About the Kent Moths Gallery

This blog is intended as a gallery of photos for all moths found in the county of Kent. Please send through your quality images (and links to your websites) of moth species caught yesterday or yesteryear in order that this can become a complete archive of Kent's moth fauna.

Many thanks,
Tony Morris (Admin) & Ross Newham (Admin) kentmothsgallery@gmail.com

Thursday, 27 August 2009

Paddock Wood, 15th August 2009

Currant Pug - quite similar to Wormwood Pug (and some others!) but I'm happy that's what it is.
Rhopobota naevana - or by it's English name Holly Tortrix.

Rhyacionia pinicolana - usually associated with pine woods and fairly well distributed over much of England.
All taken at light in Paddock Wood on 15th August 2009

Monday, 24 August 2009

Cypress Pug, Knockholt

Trapped last night (23rd August 2009) in my garden trap. See Marcus' post about them here.

Saturday, 22 August 2009


Found in my Knockholt office this evening. An immigrant or recent southern colonist. A good record for my inland West Kent garden.

Biddenden Moths

Shark - 17 July 2008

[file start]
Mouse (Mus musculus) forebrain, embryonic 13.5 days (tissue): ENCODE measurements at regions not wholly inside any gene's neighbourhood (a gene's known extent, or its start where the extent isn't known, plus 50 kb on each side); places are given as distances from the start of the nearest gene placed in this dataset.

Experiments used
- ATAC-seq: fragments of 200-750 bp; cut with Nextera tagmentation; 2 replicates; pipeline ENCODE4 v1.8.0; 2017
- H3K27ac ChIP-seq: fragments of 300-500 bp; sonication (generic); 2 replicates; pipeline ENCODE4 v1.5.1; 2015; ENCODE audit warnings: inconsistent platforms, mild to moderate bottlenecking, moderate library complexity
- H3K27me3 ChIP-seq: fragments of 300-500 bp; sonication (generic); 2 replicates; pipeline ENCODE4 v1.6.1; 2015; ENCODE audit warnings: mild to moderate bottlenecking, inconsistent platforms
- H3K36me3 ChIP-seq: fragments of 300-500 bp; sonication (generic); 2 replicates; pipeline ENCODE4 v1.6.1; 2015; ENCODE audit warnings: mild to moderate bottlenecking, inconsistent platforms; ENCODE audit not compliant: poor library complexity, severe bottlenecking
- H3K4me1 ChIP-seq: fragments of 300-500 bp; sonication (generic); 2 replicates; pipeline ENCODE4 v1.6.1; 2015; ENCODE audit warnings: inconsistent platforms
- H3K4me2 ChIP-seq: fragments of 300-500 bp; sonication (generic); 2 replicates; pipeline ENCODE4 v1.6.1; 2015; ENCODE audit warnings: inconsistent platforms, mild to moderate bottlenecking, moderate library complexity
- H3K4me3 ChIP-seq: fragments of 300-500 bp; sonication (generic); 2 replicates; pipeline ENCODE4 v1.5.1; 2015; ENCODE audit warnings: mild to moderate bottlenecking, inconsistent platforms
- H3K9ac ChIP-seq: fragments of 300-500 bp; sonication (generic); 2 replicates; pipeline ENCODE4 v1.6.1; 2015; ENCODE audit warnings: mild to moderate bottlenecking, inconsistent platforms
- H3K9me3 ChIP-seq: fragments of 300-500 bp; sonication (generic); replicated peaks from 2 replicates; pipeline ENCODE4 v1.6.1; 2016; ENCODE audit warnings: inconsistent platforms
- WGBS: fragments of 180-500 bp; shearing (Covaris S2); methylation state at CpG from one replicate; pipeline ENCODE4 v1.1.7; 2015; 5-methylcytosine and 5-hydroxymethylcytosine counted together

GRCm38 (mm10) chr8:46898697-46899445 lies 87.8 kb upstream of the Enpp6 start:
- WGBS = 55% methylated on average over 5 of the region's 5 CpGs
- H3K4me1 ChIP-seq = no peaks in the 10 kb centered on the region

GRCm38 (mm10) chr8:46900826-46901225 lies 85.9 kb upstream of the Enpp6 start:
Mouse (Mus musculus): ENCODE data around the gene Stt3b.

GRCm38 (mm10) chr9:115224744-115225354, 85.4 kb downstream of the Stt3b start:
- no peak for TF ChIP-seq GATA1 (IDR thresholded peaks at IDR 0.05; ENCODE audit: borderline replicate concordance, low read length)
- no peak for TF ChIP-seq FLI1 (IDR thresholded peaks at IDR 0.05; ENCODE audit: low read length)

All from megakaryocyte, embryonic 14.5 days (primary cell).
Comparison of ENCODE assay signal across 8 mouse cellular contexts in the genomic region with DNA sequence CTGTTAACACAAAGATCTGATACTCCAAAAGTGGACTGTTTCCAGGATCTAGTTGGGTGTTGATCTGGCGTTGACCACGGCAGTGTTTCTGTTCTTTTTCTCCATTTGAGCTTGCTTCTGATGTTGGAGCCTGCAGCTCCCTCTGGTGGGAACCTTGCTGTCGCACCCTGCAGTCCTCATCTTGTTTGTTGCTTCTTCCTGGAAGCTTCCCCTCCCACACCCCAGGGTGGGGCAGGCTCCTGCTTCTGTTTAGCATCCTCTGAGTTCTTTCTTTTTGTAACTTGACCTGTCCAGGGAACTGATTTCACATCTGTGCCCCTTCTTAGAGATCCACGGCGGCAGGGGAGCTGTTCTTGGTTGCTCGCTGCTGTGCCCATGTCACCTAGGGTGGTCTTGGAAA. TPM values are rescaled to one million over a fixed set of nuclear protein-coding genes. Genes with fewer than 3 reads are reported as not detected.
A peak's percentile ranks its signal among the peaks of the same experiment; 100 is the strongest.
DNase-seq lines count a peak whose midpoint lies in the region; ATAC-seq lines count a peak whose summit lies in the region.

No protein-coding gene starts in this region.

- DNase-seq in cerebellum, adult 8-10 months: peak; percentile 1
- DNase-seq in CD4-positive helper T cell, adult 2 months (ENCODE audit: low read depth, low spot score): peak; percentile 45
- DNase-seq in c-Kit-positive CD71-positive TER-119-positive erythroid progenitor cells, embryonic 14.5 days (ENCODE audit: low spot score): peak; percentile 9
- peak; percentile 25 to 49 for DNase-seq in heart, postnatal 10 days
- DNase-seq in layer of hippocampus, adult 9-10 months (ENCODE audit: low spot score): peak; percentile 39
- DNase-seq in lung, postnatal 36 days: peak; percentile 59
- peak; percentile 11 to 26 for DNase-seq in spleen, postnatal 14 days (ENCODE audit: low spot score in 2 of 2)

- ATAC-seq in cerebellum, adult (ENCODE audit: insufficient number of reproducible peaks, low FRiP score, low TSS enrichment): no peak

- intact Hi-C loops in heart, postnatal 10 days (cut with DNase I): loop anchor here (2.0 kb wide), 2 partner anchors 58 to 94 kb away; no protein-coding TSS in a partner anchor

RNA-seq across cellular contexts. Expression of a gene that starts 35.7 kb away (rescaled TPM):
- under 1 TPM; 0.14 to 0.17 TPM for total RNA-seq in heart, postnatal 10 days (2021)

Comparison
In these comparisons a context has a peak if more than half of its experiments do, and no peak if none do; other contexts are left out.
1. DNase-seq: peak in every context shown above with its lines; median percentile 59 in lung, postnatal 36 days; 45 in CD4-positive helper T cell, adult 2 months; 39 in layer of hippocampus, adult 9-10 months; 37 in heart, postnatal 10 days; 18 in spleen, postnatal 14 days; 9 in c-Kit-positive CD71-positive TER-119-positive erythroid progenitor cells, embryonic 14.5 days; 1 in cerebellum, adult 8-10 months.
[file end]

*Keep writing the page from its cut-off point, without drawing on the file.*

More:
Pine Carpet - 16 September 2008

Olive - 23 July 2008

Double Kidney - 25 July 2008


Black Arches - 25 July 2008

More moth pics from Steve Broyd in Biddenden.

Thursday, 20 August 2009

House Moths

The first, third and fourth photos were taken of moths which were in the house on the evening of the 19th August 2009 and are Square Spot Rustic, Small Dusty Wave and the micro Brown House Moth respectively. The second photo is also of a Square Spot Rustic and highlights the variability in this (and many other!) moths. It was taken at light in the garden (Paddock Wood) on the 15th August.

Wednesday, 19 August 2009

Small Square-spot

Trapped in my garden last night, not to be confused with Fen Square-spot, there hasn't been a record of one of them in Kent since 1958!

Monday, 17 August 2009

Knockholt 16th August

Mouse Moth

Orange Swift

Flame Shoulder and Square-spot Rustic

Maiden's Blush

A few from my MV Skinner trap last night.

Sunday, 16 August 2009

Paddock Wood - 15th August 2009

Treble Bar on top and Lesser Treble-bar underneath (probably!)
Straw Underwing - A relatively widespread and locally common species in England, shame it wouldn't pose to show it's hindwing.

Rosy Footman - like some of my ex-girlfriends, pretty but common!

Old Lady - a big old brute (55-65mm) found sheltering near the shed.

Grey Pine Carpet - common but quite variable.

Dusky Thorn - one of the more subtley coloured thorns.

Common Wainscot - I love the "texture" of this widely distributed moth.

Bulrush Wainscot - From UKMoths "Relatively common in suitable habitat throughout much of the British Isles, this is a large distinctive species, with a wingspan of up to 54mm. Flying from July to September, it occupies a range of damp or marshy habitats, but is sometimes found wandering away from these areas." This is a female and was a rather fortuitous catch as it was actually sitting in my net which I had left out overnight and keep to hand when emptying the trap.